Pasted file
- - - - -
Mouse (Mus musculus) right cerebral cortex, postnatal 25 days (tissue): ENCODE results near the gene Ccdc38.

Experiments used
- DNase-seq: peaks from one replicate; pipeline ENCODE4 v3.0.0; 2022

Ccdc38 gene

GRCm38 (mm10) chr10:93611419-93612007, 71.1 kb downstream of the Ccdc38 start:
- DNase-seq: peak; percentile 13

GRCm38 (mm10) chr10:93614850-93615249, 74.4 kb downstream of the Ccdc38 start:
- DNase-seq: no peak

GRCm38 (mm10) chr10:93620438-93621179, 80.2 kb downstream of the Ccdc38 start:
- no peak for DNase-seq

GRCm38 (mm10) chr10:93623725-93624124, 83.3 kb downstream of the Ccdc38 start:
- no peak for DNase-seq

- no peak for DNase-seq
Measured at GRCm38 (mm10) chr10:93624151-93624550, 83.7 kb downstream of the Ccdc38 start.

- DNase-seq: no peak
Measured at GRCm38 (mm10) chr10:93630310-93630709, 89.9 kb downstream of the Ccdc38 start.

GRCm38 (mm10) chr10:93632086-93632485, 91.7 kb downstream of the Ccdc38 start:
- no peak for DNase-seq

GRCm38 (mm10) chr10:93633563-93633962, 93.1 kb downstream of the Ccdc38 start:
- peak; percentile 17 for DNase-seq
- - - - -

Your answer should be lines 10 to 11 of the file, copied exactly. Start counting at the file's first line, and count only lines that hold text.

- no peak for DNase-seq

GRCm38 (mm10) chr10:93623725-93624124, 83.3 kb downstream of the Ccdc38 start: